IMG_7434 Umbellularia_californica_phyllumFresh Turkish bay leaves (on the left) are the best in the world. Not as strong as the USA's CA variety (right), they have a musty, deep flavor the menthol-esque tasting CA varieties can't hope to match.  They have oval leaves, 1"-4" long, while the CA leaves are longer and slenderer.  Julia Child was not a fan of CA bay laurel.  Classic bay leaves are labeled as "Turkish" or "Mediterranean".  The California variety will always be labeled as "California".  There are Indian bay leaves too, which while not the subject of this post, are worth mentioning because their distinct and delightful cinnamony taste means they should not be used as a substitution for Turkish or California varieties.  Fresh bay leaves, of any culinary variety, are considerably milder than their dried counterpart.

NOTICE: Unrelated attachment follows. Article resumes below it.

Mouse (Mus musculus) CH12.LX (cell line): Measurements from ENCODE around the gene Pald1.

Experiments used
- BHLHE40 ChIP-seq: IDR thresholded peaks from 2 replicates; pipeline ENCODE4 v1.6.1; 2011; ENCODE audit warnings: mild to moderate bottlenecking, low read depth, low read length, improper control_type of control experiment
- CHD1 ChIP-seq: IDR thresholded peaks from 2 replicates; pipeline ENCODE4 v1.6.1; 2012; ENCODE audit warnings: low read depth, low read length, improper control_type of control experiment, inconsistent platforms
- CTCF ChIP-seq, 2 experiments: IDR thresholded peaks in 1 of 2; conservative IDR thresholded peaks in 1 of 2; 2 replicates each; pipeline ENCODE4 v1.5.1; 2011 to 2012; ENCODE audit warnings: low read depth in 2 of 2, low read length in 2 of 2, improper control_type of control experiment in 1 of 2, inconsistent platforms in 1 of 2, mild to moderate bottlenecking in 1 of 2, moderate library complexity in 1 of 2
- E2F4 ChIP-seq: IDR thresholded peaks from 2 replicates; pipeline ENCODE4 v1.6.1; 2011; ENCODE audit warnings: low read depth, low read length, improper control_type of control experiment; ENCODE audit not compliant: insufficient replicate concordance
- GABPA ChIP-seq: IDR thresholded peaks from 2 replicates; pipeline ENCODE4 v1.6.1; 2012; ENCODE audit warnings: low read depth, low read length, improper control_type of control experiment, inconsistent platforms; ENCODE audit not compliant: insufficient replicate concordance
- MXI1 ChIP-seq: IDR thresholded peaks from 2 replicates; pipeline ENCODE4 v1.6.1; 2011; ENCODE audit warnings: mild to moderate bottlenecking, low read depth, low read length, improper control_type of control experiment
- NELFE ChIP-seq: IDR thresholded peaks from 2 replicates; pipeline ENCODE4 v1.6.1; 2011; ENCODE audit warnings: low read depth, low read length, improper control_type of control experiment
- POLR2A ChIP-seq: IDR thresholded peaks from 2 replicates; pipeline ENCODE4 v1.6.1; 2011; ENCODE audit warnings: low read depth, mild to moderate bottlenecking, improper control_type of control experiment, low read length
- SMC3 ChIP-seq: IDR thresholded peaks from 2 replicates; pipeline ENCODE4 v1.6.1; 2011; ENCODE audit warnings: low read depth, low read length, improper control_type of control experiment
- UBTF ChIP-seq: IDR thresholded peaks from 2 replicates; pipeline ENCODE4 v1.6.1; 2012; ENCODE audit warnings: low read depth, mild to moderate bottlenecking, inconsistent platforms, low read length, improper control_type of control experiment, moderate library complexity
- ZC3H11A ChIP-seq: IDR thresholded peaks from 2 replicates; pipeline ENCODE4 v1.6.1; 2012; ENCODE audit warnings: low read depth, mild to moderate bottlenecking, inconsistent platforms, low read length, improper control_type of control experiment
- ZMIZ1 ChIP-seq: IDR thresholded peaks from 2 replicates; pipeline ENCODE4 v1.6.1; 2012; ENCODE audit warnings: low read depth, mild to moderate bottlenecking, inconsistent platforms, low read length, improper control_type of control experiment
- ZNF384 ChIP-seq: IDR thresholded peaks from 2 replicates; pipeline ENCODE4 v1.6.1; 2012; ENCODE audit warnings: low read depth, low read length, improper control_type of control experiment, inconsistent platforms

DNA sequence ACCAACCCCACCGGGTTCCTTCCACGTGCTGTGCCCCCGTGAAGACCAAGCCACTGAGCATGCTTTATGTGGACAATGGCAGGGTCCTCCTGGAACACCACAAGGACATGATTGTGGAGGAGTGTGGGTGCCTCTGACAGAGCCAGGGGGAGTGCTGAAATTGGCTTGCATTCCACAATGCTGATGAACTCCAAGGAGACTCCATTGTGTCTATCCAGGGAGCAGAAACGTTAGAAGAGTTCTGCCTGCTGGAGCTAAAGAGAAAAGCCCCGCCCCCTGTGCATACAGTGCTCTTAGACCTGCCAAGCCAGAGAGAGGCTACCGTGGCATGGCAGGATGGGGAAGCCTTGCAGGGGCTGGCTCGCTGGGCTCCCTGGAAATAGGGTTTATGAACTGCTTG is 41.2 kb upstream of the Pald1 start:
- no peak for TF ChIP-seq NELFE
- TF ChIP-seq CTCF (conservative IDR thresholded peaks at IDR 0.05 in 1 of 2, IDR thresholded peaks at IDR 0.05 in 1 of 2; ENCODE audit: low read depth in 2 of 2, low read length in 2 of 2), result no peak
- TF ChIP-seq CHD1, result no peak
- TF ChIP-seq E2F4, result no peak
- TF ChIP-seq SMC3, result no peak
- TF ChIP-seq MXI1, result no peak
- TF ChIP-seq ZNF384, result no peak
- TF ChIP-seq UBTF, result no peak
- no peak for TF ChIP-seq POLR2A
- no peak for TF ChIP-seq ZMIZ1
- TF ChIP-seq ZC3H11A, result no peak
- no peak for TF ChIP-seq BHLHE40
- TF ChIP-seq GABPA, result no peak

IMG_7422The larger a fresh or dried bay leaf, the larger the amount of flavor it imparts.  This is why recipes usually instruct using small, medium or large-sized leaves. When dried, the fragrance of the Turkish bay leaf is herbal, kinda floral, and kinda similar to oregano or thyme.  My rule is to use twice as many fresh bay leaves to dried bay leaves.

Dried bay leaves can be crushed or ground to a powder.  Because of the increased surface area, crushed leaves impart more flavor, but, they are hard to remove from the finished dish, so they need to be wrapped and tied into a piece of cheesecloth before adding them to cooking food.  Ground bay leaves, while they do not need to be removed, are quite strong, which is why they are often found as a component in savory spice blends, the most famous being: